So I just got done with my post about Desmond Tutu’s comments (which are quite old, in fact; he’s been on this tack for years) when I did something I am drawn to do often: I searched out the people who thought he was dead wrong. No surprise here, they were easy to find. Many people were nice enough to think that as an Archbishop, Tutu had meant well, but that these days they didn’t “Know which bible he was reading.” Some called him a serpent. Others quoted scripture saying that in late times there will be many who lead you astray… do not be fooled. What stood out for me was a writing style I have seen many times in my little excursions into “the other side” of debates over religious law and what God thinks of what.
But first: read these little sections from a researcher in Norway about PowerPoint. (I’m trying to plan and help execute a teaching unit about how to use the software in a meaningful way.) Then (and this will be challenging, or wrong, maybe), I want us to think of the lectionary and how people are “taught” the Bible.
“PowerPoint is therefore not just an alternative method of teaching and giving presentations. For as culture critic Neil Postman (1985) states, any technology is also an ideology. And Microsoft’s presentation software is a technology which fundamentally changes our way of communicating and thereby of thinking – even without our being aware of the change.
• The software makes us think and speak in isolated blocks, instead of in coherent context, totalities, narratives or linear reasoning.
• Each block makes us think and speak in concise, discrete and hierarchizing sections and points.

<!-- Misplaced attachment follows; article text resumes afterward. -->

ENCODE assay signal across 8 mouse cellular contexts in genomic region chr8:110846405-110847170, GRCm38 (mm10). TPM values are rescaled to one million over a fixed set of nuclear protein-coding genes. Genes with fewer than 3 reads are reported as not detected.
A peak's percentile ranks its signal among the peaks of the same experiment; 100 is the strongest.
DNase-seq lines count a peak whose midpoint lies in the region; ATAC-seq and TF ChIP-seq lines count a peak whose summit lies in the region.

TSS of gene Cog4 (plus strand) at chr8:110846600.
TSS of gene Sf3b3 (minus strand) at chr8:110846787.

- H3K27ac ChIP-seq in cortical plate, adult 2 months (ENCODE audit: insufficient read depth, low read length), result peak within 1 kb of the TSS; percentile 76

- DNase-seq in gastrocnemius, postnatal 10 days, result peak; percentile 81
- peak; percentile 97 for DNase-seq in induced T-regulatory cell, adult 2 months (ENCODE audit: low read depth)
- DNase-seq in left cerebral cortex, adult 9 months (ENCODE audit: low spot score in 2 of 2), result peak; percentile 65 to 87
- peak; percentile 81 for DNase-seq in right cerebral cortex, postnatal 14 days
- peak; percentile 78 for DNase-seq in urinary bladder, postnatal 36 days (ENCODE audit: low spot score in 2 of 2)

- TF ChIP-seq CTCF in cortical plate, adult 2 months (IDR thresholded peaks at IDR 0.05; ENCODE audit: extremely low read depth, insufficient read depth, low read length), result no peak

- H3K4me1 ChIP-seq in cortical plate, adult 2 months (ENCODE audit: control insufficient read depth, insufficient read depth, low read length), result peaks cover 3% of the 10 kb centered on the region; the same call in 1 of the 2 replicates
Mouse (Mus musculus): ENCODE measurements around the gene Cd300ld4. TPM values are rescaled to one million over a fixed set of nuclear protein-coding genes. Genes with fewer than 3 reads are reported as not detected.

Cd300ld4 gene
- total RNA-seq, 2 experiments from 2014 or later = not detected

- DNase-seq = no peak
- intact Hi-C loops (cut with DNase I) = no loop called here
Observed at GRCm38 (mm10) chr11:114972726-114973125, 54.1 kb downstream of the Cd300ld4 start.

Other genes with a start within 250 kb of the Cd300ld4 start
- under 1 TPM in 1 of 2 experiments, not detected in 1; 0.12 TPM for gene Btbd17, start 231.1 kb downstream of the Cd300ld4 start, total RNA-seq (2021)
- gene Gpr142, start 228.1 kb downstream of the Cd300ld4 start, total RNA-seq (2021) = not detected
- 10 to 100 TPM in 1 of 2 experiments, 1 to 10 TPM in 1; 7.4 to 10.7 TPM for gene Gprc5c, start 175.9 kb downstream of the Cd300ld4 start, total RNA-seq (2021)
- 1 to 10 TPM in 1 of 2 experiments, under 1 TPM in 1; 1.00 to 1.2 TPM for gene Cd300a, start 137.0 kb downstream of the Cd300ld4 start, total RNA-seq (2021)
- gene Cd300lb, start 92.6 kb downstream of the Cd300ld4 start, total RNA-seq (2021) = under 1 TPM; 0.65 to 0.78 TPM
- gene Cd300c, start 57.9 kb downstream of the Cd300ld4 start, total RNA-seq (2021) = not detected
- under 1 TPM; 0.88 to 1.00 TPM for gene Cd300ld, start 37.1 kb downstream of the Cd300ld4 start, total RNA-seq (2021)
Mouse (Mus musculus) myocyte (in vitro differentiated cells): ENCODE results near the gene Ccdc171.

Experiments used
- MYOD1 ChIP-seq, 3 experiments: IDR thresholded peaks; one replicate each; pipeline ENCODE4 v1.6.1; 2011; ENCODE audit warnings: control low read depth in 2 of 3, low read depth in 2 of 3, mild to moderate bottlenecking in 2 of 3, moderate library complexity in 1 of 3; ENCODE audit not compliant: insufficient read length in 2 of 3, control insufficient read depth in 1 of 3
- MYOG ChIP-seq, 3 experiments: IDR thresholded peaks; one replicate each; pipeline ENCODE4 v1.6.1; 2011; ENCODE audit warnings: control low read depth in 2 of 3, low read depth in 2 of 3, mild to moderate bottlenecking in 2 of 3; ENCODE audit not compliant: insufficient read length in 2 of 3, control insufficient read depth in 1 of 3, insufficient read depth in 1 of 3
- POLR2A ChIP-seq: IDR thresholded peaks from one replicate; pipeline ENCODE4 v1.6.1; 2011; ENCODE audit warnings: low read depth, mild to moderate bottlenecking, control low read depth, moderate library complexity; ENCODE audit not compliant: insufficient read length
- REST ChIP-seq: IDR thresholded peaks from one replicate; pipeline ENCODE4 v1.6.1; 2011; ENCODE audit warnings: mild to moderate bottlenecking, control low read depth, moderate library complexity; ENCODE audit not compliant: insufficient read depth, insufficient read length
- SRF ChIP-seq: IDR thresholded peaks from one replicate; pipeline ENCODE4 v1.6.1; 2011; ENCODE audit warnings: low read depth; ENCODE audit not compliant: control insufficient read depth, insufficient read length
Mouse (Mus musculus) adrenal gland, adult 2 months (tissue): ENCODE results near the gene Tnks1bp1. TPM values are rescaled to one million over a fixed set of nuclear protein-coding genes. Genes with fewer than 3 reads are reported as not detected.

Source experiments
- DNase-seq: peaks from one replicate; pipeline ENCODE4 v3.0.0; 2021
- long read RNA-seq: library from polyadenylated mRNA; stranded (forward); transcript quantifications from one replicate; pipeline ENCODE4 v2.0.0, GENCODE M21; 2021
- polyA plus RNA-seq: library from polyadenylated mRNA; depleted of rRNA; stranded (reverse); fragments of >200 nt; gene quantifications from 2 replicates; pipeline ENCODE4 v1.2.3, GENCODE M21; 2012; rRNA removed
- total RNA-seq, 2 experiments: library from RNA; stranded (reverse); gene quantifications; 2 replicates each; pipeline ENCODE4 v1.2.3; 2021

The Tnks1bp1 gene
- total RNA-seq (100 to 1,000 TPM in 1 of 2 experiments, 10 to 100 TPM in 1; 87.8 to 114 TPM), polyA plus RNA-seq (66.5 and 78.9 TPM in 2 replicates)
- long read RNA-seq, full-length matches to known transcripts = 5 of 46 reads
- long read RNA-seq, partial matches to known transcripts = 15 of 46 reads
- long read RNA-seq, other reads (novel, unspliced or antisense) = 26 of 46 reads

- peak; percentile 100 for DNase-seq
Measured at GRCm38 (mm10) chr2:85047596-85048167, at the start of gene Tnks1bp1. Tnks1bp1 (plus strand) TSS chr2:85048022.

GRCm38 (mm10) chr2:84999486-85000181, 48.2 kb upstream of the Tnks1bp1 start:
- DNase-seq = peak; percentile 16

• The software encourages us to use particular forms of visual material and defined formats and to use ready-made visual material and animations, even if they have no clear relevance to what is being said.
• The software invites ritual conformity of visual style.”
“In the third place, bullet points omit and suppress important lines of reasoning as to how something works and is interconnected.
When bullets in imperative form baldly command us to increase our share of the market by 25%, profits by 30% and introduce new products; the complex relationship between organization, market and customers remains understated and unexplained. Relationships of this nature are much better described through complete sentences with both subjects and verbs.
Tufte not surprisingly concurs. Instead of merely postulating briefly that we must introduce new products, he writes, we should rather say
who might do it and how, when, and where they might do it. Then several sentences together in a row, a narrative, could spell out the specific methods and processes by which the generic feel-good goals of mission statement might be achieved (Tufte 2003: 6).”
Don’t skip ahead, I’ve got lots to say on this.